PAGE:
Chant gives an example but I'll give one of mine so there are more out there for higher variance of reader grokking. Imagine the players began to explore the wilderness on July 7 and it took them ten days. They come back to town on July 17th. My next session is on July 14th. The PCs involved in the above exploration can't be played on the July 14th session because they were busy doing things that day. They won't be "done for 3 days".
When you institute JTK you end up with a major paradigm shift on how players approach the game. Guess what kids, you can't PAUSE in the dungeon so you better complete your delve and get back to a safe zone before the end of the session time. Some players and DMs don't like this, claiming it tethers the PCs to civilization or that it limits their choice.
In some ways, perhaps. But the gains are massive. Swole.
In practice the players realize that if they take just a day or 2 to delve during a session they have 5 days their PCs are existing in the world before the next DND session. They don't want to waste that time so they start making "Downtime Requests". Those are things that Mr Wargaming describes as things that respectable adventurers should be doing but which don't really warrant session time.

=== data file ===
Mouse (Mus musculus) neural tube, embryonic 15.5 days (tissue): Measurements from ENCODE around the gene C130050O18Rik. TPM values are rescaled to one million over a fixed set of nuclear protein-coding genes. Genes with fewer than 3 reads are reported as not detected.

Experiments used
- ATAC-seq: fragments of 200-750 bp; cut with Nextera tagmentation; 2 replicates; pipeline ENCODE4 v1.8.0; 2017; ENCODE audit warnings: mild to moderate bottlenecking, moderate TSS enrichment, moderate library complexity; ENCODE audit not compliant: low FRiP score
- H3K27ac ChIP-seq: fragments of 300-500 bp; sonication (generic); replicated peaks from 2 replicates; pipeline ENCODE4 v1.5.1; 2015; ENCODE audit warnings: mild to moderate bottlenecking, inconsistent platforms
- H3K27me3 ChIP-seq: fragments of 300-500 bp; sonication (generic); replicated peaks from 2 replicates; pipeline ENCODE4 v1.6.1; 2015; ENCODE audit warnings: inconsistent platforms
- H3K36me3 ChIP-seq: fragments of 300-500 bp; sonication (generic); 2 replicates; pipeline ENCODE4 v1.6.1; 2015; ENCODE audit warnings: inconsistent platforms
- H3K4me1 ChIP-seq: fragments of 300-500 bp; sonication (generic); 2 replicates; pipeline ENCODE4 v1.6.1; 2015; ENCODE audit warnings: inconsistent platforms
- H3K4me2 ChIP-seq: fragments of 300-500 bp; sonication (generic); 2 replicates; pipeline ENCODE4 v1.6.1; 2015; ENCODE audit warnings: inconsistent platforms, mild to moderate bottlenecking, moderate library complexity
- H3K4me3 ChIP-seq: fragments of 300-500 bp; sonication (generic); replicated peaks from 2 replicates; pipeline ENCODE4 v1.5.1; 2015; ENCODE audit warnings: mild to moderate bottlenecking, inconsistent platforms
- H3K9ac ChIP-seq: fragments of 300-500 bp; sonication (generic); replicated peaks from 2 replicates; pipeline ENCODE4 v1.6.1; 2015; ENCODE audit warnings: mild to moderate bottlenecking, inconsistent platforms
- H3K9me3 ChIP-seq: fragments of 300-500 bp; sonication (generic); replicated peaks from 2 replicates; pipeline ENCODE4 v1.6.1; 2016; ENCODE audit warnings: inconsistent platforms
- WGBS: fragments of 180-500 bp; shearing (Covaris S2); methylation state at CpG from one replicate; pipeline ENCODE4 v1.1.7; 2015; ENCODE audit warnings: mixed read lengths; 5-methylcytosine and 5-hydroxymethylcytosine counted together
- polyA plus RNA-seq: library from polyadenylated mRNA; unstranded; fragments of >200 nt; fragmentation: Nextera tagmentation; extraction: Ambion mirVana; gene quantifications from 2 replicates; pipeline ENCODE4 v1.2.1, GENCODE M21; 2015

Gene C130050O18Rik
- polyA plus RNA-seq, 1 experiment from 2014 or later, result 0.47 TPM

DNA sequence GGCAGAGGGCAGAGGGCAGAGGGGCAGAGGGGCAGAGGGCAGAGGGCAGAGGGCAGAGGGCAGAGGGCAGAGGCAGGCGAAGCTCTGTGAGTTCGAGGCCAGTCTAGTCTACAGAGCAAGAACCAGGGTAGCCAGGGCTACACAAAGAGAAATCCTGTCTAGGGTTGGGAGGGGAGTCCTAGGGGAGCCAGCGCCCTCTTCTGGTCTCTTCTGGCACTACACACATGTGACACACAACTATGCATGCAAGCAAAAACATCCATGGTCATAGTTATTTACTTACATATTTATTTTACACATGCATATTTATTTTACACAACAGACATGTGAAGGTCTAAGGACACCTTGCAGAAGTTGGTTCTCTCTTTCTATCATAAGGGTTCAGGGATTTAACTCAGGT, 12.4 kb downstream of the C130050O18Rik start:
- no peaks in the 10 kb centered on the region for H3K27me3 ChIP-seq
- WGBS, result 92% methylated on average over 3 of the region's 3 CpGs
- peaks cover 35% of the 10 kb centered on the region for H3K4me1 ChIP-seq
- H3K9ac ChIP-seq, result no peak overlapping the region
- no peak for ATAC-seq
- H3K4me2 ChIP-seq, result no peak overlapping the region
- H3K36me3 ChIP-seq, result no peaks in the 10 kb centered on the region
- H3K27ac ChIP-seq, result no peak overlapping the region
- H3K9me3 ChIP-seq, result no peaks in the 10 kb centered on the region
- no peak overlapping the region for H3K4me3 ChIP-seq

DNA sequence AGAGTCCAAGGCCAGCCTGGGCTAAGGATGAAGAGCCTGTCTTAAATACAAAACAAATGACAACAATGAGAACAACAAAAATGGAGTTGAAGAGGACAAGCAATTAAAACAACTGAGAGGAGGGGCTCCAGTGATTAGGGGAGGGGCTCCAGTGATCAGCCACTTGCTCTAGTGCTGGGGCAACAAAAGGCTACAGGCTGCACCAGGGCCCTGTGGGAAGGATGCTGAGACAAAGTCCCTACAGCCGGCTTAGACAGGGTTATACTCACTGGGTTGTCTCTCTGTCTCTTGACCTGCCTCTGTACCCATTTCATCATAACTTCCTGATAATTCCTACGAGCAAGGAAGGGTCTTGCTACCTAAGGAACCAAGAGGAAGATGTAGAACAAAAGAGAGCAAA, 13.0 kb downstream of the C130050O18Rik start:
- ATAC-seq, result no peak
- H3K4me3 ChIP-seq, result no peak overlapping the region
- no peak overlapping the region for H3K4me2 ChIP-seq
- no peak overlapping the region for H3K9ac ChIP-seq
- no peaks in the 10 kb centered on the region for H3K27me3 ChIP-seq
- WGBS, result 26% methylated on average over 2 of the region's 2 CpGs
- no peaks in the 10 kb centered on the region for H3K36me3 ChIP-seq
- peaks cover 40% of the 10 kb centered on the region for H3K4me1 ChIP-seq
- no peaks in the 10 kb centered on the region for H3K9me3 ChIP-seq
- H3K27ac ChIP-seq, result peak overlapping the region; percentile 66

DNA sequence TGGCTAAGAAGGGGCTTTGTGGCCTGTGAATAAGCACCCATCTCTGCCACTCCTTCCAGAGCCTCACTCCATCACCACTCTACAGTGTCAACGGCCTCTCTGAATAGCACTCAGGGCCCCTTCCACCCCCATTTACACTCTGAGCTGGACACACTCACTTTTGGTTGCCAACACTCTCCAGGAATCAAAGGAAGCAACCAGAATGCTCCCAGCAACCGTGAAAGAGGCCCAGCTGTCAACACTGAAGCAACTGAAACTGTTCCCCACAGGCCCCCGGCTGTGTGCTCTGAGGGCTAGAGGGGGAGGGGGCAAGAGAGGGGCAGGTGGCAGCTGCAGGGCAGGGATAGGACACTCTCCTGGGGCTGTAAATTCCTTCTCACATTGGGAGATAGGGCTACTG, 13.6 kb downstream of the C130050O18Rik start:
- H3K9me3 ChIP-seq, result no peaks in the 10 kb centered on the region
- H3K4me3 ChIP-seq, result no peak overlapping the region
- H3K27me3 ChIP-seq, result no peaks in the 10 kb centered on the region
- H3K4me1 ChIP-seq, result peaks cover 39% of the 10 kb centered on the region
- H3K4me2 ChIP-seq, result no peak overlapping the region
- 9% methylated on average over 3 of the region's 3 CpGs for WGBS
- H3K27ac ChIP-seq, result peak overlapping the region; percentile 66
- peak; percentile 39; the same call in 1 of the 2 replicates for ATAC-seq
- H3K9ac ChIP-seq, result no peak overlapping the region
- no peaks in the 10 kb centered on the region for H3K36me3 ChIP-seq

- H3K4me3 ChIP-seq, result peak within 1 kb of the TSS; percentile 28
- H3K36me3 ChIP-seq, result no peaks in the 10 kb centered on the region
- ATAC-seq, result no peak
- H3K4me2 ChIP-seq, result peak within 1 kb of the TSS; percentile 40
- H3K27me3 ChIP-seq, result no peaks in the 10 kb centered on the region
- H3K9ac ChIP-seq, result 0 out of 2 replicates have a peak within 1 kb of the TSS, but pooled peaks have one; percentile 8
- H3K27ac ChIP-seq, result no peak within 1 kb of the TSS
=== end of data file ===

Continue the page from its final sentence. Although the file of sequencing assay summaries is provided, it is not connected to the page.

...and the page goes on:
Such as: hiring mercs, burglarizing petty nobles, carousing, rumormongering, making magic items, assassination... etc
Players will start jumping at the opportunity to do these things because they don't want to WASTE that downtime between sessions. In a VTK campaign they often won't have time for ANY of that unless and until they are able to convince their other party members to slow down and let them do those things.
In practice this often means multiple players bored at the table as Joe the Mage describe the magic item he's going to create. Or Swole the Barbarian rolls dice and counts gold pieces to figure out how many infantry he can hire this week.
My Greyhawk ACKS campaign in VTK does the above. These are players who have been friends since middle school so they work things out pretty well about when they're going to take breaks from adventuring to do "upkeep" type stuff. It goes pretty well for us. But a JTK campaign is going to inspire players to do those things more readily.